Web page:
The Parable of the Road to Grandfather’s and Grandmother’s House….

One morning a young man sprung from the comfort of his bed to begin a new day. Entering the shower, he turned the faucet to cold, and allowed the water to pelt his scalp and trickle down his body in icy rivulets of adrenaline. He stood beneath the water and inwardly traced the fragments of an idea as they twirled in his mind, slowly drawn, as if by a magnet, towards the center of his consciousness. Once they clicked into place, forming a clear thought, he gave warbled voice to the thought; speaking through the torrent of icy water plunging down his face:

“Today I will go to Grandfather’s and Grandmother’s house!”

As the words tumbled from his mouth, he felt a surge of energy, fueled by youthful confidence and idealism. Stepping back from the water, he finished the shower and turned off the flow, and then quickly reached for the towel laying on the nearby sink. As he dried his body, he began to allow his mind to consider the task to which he had committed himself. Slowly, in the back of his mind, a question began to calmly creep forward:

“How will I know the way?”

Shrugging his shoulders, he finished his morning bathroom routine, strode purposefully into his bedroom and rummaged through his closet until he found his backpack. After putting a change of clothes in, he shouldered the pack, and walked into the kitchen for breakfast. The table was set, and his mother was just turning from the stove with a bowl full of hot biscuits, when the young man shrugged out of his backpack, hung it on the back of his chair, and sat down.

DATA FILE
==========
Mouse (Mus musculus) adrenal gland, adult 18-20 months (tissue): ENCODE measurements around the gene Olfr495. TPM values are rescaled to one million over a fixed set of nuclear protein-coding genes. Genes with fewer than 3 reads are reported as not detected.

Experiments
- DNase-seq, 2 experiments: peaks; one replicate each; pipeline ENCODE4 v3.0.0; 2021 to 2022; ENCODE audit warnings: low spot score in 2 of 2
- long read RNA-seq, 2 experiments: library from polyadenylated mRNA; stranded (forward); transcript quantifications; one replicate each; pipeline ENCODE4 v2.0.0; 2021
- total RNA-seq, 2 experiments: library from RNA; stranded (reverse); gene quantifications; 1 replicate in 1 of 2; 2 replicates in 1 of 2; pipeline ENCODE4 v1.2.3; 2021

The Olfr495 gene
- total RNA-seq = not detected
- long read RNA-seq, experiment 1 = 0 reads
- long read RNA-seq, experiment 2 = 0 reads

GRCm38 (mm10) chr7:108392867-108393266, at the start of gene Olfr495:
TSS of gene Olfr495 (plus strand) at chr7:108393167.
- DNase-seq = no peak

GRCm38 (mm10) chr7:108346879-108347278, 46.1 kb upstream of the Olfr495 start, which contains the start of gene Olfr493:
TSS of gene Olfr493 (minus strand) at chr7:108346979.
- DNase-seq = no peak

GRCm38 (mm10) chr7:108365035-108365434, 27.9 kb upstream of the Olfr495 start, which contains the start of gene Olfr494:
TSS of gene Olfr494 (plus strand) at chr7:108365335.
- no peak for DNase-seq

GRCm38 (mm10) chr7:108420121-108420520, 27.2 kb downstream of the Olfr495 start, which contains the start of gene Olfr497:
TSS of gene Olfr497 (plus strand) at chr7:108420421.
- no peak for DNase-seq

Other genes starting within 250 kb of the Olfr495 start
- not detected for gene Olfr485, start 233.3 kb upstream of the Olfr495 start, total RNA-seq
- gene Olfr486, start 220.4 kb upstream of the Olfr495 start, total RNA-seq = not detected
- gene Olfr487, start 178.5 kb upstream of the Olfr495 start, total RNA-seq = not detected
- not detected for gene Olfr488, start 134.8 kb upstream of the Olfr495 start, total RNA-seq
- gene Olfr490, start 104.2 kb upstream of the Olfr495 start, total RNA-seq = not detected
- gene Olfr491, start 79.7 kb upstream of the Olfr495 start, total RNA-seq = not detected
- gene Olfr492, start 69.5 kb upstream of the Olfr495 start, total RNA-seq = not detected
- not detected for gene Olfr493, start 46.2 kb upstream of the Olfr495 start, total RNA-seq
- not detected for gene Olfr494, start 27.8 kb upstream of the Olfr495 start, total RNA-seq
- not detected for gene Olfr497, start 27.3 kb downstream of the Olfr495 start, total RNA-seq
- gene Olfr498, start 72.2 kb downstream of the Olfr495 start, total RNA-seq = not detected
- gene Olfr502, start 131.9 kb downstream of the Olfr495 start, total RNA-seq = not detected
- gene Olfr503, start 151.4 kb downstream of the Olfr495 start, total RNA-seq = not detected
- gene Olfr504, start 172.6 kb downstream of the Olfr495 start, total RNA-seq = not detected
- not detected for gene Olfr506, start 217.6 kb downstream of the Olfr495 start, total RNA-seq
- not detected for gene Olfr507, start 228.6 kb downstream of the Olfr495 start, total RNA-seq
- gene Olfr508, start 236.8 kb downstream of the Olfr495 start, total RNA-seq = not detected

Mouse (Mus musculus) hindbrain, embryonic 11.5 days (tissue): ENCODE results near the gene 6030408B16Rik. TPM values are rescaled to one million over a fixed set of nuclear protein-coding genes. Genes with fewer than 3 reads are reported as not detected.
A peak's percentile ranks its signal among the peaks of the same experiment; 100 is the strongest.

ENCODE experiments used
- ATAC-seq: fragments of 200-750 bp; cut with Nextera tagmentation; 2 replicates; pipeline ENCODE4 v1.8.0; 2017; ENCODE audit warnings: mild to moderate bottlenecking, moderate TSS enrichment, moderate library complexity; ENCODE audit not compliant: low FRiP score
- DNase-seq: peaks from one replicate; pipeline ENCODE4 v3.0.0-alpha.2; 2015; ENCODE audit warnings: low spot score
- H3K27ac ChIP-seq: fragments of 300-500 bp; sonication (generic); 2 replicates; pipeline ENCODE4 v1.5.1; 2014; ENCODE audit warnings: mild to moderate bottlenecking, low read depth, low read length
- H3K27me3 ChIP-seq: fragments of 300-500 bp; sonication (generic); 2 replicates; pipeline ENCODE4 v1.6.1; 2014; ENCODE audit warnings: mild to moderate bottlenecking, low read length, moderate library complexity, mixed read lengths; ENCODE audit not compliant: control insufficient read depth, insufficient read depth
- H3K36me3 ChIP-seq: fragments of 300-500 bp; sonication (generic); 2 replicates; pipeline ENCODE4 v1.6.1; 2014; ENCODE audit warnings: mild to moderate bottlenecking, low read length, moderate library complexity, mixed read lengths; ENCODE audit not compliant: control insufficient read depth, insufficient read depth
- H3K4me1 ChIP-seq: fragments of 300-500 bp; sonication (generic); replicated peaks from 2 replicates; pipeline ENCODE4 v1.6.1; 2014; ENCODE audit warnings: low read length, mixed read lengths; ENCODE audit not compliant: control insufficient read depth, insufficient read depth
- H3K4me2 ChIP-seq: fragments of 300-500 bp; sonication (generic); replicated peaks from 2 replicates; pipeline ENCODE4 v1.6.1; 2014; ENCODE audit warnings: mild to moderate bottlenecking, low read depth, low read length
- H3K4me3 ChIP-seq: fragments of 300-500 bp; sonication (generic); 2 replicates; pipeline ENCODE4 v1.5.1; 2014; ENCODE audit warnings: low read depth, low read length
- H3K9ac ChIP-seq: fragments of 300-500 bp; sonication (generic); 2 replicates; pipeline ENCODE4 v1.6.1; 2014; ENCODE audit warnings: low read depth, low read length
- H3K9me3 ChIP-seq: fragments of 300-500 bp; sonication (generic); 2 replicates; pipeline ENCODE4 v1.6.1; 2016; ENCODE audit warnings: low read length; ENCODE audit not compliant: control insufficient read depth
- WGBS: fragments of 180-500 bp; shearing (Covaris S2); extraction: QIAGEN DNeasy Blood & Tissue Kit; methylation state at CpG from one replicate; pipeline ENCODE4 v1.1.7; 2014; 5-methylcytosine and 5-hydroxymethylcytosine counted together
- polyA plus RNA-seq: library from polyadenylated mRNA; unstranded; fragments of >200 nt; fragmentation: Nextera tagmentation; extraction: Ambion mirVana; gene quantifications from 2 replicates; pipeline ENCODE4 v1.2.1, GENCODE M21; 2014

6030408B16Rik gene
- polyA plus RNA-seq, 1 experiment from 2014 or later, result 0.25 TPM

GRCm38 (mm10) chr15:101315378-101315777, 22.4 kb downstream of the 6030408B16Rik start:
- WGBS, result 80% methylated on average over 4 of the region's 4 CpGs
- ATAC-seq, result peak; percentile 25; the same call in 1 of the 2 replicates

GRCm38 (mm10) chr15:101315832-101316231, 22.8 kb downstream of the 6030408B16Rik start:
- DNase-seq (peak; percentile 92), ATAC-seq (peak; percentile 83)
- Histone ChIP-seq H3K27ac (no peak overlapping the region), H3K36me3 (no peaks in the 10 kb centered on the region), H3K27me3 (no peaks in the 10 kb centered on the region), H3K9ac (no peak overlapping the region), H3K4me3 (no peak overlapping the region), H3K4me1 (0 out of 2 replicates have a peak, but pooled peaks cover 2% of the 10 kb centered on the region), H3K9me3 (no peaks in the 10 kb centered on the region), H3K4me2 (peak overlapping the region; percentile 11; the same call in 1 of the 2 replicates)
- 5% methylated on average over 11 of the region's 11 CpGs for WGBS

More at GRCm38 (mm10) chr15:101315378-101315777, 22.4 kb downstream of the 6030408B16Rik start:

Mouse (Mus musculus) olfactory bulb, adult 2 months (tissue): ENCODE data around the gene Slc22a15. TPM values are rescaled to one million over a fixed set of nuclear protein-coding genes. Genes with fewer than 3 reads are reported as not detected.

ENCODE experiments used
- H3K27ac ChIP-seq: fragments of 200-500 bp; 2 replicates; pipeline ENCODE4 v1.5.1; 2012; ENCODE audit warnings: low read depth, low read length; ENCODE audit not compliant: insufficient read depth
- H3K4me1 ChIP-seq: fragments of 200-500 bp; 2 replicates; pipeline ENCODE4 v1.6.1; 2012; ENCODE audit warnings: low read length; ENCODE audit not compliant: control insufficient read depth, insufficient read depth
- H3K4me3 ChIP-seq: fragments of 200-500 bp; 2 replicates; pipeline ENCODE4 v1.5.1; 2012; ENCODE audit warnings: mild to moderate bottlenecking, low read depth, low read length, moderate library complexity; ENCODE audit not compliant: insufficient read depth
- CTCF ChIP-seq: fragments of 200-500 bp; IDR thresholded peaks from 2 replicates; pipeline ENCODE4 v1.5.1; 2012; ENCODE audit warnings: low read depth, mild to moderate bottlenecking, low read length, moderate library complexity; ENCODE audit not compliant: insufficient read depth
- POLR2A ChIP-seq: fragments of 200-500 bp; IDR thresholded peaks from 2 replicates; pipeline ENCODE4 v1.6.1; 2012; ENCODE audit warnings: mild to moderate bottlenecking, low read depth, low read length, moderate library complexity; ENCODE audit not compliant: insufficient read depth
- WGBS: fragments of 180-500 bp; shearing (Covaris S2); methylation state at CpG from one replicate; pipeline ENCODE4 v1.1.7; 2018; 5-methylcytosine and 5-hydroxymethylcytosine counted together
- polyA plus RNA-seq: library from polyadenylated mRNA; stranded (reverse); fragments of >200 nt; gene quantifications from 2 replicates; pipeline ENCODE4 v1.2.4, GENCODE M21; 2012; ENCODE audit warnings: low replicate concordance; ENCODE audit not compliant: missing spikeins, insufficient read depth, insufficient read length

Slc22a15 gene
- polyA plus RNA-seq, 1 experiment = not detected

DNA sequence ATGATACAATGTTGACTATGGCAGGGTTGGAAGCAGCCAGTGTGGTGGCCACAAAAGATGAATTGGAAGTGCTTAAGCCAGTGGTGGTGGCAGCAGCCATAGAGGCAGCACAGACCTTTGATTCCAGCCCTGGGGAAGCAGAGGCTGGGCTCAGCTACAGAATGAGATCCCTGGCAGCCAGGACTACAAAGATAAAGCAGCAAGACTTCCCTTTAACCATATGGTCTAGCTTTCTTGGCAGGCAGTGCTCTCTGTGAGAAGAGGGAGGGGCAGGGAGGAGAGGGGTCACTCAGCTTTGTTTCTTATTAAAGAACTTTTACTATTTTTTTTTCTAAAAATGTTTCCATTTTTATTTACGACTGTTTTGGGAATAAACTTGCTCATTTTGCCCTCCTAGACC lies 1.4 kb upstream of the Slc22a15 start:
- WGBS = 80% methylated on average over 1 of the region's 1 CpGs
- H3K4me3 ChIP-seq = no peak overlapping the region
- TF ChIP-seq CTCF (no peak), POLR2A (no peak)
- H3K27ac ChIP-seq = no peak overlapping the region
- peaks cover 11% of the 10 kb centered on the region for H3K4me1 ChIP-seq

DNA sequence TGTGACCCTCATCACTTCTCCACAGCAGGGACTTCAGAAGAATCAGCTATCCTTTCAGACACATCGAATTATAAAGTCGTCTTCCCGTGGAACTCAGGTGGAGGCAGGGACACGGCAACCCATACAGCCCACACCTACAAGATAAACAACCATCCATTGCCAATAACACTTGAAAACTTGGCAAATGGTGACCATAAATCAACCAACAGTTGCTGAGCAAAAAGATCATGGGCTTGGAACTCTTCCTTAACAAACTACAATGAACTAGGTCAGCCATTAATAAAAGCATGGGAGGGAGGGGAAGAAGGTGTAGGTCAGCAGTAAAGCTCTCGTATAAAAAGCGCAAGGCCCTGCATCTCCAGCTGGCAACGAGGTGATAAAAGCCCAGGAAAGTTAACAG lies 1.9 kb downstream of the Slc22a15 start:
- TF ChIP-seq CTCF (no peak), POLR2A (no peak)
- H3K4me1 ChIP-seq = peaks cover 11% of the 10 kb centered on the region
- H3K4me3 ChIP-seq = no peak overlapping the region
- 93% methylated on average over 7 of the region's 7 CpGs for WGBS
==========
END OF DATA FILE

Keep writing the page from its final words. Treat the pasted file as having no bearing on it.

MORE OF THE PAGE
“Where are you headed today?” His mother asked with slight suspicion in her voice.

“I have decided to go to Grandfather’s and Grandmother’s house.” He said confidently.

His mother stopped so suddenly that a biscuit tumbled off the stack in the bowl onto the floor. “Why do you need to do that?” She asked, her voice quivering.

“What do you mean ‘why?'” he responded with irritation, “I want to know what they have to teach me. It is something I must do.”

“But the road is dangerous, and there are bad people along the way. They will hurt you, and you won’t be able to make it all the way there.” She was becoming quite animated at this point. “Besides, I know what Grandfather and Grandmother have to say. Men much smarter than me or you have told me their words, and I can tell you. There is no need for you to go.”

The young man felt anger rise within, and his words became short and loud. “This is my journey to make, and I am going to make it!”

Her shoulders slumped, and she stooped down to pick up the biscuit from where it fell on the floor. “Well….I guess this is my fault. If I hadn’t been so stubborn and sinful, you wouldn’t be leaving me alone….”

Before the young man could respond, his father walked into the room and quietly took his seat at the table. His mother set the biscuits on the table, retrieved the bacon, eggs, and gravy from the stove, started to sit down, then said, “Oh…I forgot the jelly….”, looking at the young man she asked a question for which she already knew the answer, “You like jelly don’t you?” Before he could answer, she turned in her chair, got up, and went to the refrigerator to get the jelly. While hidden behind the refrigerator door, she said, “Tell your father what you are doing.” She then took her place at the table with the jelly jar in hand.